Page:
10. by   merlee
    I've been the recipient of painful remarks by health-care pros who didn't even know me. In one year I gained nearly 60 lbs due to steroids taken for extremely bad asthma problems. Sixty pounds! I was 39, and trying to get pregnant. A partner at the OB clinic told me to lose weight first in a voice that dripped with disdain. I cried on my way out, and complained to my insurance company. I should have called his boss.
  11. by   Quark09
    I think that in some instances, the demeanor of the patient can affect the approach that healthcare providers use. In another thread (I believe the one discussing who should be responsible for non-compliant patient's healthcare) a poster remarked that her patient was not only obese, but having family sneak in food, being very demanding, etc. I tend to think that obese patients need gentle, non-judgmental education on their lifestyle choices, but it's difficult to remain that way when the patient is acting the way that poster had described.

    Personally, I have to mentally prepare myself when dealing with psychiatric patients - it's not a field I would choose to go into due to this. However, no matter what area I work in, I'm going to come into contact with them (just like with overweight/obese patients). If I go into the interaction with the attitude that they're just trying to get attention, being manipulative, or trying to "work" the all-mighty "system," then I will get nowhere with them.
  12. by   Chico David RN
    Interesting thread. On a broader scale, how to be helpful and therapeutic with any patient who we classify in our minds as having self-distructive behaviors or whatever is a challenge for nurses. Whether it's the patient with an eating disorder, or the patient who smokes even though they have a smoking related illness, or the patient who doesn't take their meds. We tend to want to judge that person, which makes it much harder to help them.

    Disclosure: I'm the only normal weight person in my family and feel like the only reason I am normal weight is because I happen to love exercise and like it even better in large amounts. My idea of a good vacation involves things like 60 miles a day on the bike or 15 miles of hiking. So I can't claim credit for controlling my eating any better than my 400 lb sister. I just burn it off better.

    The weight issue is doubly complex because it's so multi-factorial. As a couple of commentors have mentioned, some folks become obese due to side-effects of meds or medical conditions - a small percentage of the total though. Some folks have a really profound genetic tendency that way - but that percentage of the population has probably not increased in the last 50 years, while the incidence of obesity has skyrocketed. Then we look at will and people's personal choices. That's tempting. But consider this: in the last 50 years or so, the rates of obesity in the US - and most other developed countries - have gone up enormously. The question is: Has the basic nature of people, their ability to make smart choices, their willpower, etc changed that much? I don't think so. I don't think we are that different from our parents. So why so much fat?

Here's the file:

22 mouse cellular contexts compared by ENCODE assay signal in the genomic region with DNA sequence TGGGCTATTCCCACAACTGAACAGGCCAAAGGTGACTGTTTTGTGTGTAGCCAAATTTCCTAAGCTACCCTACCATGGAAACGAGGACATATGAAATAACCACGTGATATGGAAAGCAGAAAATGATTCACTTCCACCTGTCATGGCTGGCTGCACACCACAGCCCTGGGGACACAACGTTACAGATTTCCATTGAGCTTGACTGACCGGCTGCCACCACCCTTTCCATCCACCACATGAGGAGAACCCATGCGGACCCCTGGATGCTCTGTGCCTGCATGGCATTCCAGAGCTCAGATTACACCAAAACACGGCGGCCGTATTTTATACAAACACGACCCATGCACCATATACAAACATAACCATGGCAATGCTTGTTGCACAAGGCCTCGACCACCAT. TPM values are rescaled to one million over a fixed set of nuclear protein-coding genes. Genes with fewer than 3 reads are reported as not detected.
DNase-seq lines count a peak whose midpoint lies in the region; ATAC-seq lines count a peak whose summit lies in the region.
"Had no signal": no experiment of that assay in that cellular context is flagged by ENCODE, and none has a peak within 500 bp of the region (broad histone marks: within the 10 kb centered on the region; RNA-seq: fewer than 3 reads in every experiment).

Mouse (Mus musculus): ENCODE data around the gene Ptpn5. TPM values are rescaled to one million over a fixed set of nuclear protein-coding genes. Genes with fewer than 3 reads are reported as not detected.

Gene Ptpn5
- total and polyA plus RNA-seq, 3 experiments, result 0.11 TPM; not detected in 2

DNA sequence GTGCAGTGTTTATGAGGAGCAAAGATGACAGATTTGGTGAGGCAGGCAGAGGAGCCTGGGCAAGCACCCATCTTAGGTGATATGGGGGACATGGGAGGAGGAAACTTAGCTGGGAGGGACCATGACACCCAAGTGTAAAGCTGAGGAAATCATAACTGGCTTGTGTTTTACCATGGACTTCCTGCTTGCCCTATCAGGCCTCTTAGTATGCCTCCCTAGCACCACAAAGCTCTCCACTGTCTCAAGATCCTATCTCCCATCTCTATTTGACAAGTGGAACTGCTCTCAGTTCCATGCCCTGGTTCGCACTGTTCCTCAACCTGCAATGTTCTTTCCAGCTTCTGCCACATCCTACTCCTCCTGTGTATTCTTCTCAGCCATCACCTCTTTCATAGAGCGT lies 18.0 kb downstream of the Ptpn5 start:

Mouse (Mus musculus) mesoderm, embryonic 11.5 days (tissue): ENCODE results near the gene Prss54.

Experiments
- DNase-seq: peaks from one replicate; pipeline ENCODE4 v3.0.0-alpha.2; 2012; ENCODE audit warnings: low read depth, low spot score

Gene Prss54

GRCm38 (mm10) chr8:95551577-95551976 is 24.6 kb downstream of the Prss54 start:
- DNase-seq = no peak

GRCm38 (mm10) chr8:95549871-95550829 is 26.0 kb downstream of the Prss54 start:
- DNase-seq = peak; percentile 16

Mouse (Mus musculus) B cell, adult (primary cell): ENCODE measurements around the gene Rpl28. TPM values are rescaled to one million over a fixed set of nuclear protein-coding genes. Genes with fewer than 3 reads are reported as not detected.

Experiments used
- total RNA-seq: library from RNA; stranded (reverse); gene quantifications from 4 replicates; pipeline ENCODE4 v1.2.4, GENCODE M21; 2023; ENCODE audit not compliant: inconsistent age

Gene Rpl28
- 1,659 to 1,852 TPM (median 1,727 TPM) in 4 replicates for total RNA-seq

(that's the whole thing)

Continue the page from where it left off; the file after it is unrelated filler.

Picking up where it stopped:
I have to think that the environment we live in is different in some significant ways. The biggest one by me, is that the array of very appealing, very high calorie foods is hugely greater than it was 50 years ago. Big corporations spend millions - maybe billions - on highly technical research designed to get people to buy and consume more of their products. There are thousands of food items on the shelves - many of them very high calorie - that did not even exist when I was a child. There are very sophisticated advertising programs to get you to eat more of all that stuff.
    And then there is portion size. Does anyone else remember that in the 50s Coke came in 8oz bottles? Not 32 or 64, but 8. There wasn't much fast food around then, and what there was was small - the original Mcdonald's Burger was a little thing, and not very appetizing.
    So, yes, people do have to take some responsibility. But a couple million years of human evolution favored people who ate all the food that was available and stored fat for the next famine. Presenting people with this overwhelming flood of attractive, high calorie food and then expecting them to eat moderately is probably a losing proposition.
  13. by   nohika
    Y'know, I think there's almost two TYPES of obesity. The kind a PP described - the ones that no longer care, blame it on others, sneak food in while in ICU, etc. And then there's the kind that either have psychiatric (depression, etc) or medical (steroids) issues that are causing a part (or all of) the weight gain.

    I think a lot of nurses are burned out on the first type - the one that blames it on the rest of America while eating three big macs. I'm overweight myself, and I've been tormented about it since I was in high school...and the sucky thing is, the more I'm made fun of, the more I eat. Stress-eater and all.

    I don't remember ever being commented about it disdainfully, but I only see my PCP like once a year and I've had to switch twice in the past two years due to insurance. So...
  14. by   HappyNurse2005
    I think something else that we need to be mindful of is not jumping to conclusions about a patients weight. Maybe they are on steroids, maybe they are depressed, etc etc. Maybe they do need lifestyle modification education.

    Though, maybe that 200 pound woman, who appears to be obese, actually used to weigh 300 pounds and is now eating healthy, exercising, etc. So although she is still obese she is actually already living a healthy lifestyle and losing weight